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PSYC 571: Tests and Measurements (Harrisburg)

Links to databases and other resources for finding psychological testing instruments. Also provides explanations, search tips, and other "words to the wise" for locating and using tests.


If you have a citation that only tells you where and when a test was published, the most efficient method for obtaining the test will depend on whether it was published within a journal article, a book, or in some other way. Below are the steps for each type of publication. 

Getting Copies of Tests that are Published in Journal Articles

If your test was published in a journal article, there are several options for finding it:

  1. Try Citation Linker to see if Penn State has an online copy. Carefully type in the article title, journal title, and other information 
  2. If that doesn't work:
    • Try the E-Journal list to see if Penn State subscribes to an online version of the journal. Carefully type in the name of the whole entire journal (such as the "Journal of Clinical Psychology")
    • Try Google Scholar
    • Use iLLiad (Interlibrary Loan) to request journals articles that are not available online  

Getting Copies of Tests that are Published in Books

If your test was published in a book, there are several options for finding it:

  1. Try to find a free preview of the book in Google Book Search
  2. If that doesn't work:
    • Try the library catalog to see if Penn State owns the book
      • Click on "I WANT IT" to request books from other campuses
    • If Penn State doesn't own the book, try WorldCat to see if any other libraries have it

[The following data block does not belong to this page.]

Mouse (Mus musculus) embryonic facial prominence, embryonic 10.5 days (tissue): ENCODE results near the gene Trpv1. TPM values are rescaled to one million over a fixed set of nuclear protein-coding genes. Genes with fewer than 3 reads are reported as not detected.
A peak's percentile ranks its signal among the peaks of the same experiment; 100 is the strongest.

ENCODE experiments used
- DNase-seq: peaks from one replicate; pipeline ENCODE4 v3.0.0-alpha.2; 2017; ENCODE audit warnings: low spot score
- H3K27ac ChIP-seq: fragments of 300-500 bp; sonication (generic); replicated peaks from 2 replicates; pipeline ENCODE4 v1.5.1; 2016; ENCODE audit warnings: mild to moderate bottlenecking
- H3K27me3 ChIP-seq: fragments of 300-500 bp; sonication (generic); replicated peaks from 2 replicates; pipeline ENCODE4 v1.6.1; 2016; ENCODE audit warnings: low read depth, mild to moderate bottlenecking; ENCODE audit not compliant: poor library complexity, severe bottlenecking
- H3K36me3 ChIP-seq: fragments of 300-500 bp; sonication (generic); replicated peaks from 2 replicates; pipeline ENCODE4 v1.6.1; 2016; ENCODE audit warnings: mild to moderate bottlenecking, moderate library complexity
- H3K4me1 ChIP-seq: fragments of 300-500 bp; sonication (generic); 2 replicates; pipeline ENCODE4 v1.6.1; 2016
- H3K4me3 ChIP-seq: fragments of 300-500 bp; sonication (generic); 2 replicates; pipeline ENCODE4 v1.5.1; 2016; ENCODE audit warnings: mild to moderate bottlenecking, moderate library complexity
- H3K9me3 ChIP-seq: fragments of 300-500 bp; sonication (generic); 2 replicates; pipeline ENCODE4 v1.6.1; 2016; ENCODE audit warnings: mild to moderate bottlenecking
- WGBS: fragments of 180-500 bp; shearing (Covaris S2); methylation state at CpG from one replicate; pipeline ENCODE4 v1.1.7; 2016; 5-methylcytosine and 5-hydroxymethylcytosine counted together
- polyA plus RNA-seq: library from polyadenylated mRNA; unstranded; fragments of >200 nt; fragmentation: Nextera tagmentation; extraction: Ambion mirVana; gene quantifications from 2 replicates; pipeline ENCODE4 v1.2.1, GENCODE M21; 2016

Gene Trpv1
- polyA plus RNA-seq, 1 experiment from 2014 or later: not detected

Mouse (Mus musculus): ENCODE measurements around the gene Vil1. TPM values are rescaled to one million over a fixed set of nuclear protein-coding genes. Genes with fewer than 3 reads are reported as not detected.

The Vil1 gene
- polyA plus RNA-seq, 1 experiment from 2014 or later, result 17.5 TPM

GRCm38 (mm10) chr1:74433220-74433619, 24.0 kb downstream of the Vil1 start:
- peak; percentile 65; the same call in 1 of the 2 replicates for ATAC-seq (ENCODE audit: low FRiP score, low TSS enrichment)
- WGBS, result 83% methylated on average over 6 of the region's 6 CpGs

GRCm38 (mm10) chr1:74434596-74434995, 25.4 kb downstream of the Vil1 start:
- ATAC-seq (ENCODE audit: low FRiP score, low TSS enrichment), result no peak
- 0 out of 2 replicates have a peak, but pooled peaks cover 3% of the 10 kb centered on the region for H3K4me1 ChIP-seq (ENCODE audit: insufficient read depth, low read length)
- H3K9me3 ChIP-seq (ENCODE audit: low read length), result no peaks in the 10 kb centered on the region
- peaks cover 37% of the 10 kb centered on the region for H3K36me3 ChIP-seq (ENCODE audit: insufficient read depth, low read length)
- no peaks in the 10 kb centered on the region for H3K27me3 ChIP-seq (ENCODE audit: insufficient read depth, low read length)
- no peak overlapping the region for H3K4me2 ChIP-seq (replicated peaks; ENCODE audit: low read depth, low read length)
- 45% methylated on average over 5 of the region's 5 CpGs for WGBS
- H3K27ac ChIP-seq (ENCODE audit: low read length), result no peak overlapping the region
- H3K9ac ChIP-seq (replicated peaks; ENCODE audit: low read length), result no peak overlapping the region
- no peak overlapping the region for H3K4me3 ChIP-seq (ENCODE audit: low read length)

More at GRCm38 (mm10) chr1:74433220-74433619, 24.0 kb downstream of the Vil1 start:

• Click on "Request Item via ILL" to request books from other libraries

Getting Copies of Tests Available Online

Some tests, especially ones that are created/used by government agencies or universities, can be found with Google or other search engines. 

CAUTION: Anyone can post something on a website, so there are many unofficial, altered, and incomplete tests online. For professional and research purposes, you should use versions posted by the correct authors and publishers.  Here are some tips for finding them:

  1. First, try the official name of the test
  2. If that doesn't work, try Google Scholar to locate “scholarly” papers, articles, and web sites
  3. If that doesn't work, try to find the author's personal or institutional web site by Googling her/his name
  4. If you can't find the test author's web site, visit the web site of the company or university where they work. You may be able to find the author's contact information in a “directory,” list of employees or faculty, or on the web page for their department

Contacting Test Authors and Publishers

If you aren't able to obtain a test by other means, you can sometimes get it directly from the author or publisher. 

To find the test author's "institutional affiliation":

  • In a book: look for the author’s institution or e-mail address within the text pertaining to the test; in a "contributors" section at the front or back of the book; or in biographical information on the cover, back side, or first few pages of the book
  • In a journal article: look for contact information within a note on the first or last page of the article
  • When contact information isn't available or is outdated, use Google or another search engine to locate the author

An alternative is to contact the publisher. Here are some of the largest test publishers in the U.S.: